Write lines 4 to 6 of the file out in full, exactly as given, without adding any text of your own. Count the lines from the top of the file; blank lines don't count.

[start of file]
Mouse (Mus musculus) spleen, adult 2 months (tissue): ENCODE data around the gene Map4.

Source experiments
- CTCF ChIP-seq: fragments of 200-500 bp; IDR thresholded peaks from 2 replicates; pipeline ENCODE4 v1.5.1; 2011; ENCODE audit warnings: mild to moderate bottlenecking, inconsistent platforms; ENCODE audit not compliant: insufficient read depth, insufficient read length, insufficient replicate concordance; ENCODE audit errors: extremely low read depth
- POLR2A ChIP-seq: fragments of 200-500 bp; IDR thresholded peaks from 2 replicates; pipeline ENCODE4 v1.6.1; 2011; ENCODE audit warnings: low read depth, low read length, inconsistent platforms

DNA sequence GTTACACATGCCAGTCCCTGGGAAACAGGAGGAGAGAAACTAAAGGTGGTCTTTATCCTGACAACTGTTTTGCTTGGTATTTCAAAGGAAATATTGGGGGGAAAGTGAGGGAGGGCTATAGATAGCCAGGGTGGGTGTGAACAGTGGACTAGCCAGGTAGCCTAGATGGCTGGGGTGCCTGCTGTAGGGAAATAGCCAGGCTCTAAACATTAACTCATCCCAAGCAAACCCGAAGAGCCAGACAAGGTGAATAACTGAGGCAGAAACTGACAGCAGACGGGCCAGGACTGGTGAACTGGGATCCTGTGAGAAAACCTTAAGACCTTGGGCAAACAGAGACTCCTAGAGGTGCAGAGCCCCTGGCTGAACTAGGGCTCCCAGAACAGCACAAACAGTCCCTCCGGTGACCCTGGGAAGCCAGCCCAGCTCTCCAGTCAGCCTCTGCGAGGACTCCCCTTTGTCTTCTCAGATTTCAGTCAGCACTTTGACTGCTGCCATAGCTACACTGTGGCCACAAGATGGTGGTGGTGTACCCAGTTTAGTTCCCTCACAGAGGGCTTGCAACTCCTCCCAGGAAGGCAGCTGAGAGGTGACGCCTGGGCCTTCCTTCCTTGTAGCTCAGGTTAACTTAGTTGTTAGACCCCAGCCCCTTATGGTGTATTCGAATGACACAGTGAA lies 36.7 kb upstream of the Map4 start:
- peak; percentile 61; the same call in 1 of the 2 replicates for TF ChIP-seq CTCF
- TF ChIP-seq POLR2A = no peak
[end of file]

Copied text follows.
- POLR2A ChIP-seq: fragments of 200-500 bp; IDR thresholded peaks from 2 replicates; pipeline ENCODE4 v1.6.1; 2011; ENCODE audit warnings: low read depth, low read length, inconsistent platforms

DNA sequence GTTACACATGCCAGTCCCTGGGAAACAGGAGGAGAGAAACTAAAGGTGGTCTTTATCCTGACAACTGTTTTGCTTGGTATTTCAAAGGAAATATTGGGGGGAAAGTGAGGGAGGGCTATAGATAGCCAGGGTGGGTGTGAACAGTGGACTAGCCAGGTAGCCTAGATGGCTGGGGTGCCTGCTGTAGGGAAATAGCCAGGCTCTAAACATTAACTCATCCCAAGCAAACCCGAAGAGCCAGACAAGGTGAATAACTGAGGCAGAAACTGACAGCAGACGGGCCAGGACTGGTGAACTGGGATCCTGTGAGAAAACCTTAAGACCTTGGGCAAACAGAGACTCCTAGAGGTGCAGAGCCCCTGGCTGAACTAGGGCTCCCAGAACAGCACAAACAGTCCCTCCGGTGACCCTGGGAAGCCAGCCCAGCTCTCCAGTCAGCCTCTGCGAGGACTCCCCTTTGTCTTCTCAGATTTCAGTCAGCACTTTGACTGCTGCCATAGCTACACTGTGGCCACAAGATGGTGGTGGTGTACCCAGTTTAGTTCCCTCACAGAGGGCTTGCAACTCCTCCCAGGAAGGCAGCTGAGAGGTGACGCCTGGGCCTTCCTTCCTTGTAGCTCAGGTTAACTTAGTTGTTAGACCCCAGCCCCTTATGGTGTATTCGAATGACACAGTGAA lies 36.7 kb upstream of the Map4 start:
- peak; percentile 61; the same call in 1 of the 2 replicates for TF ChIP-seq CTCF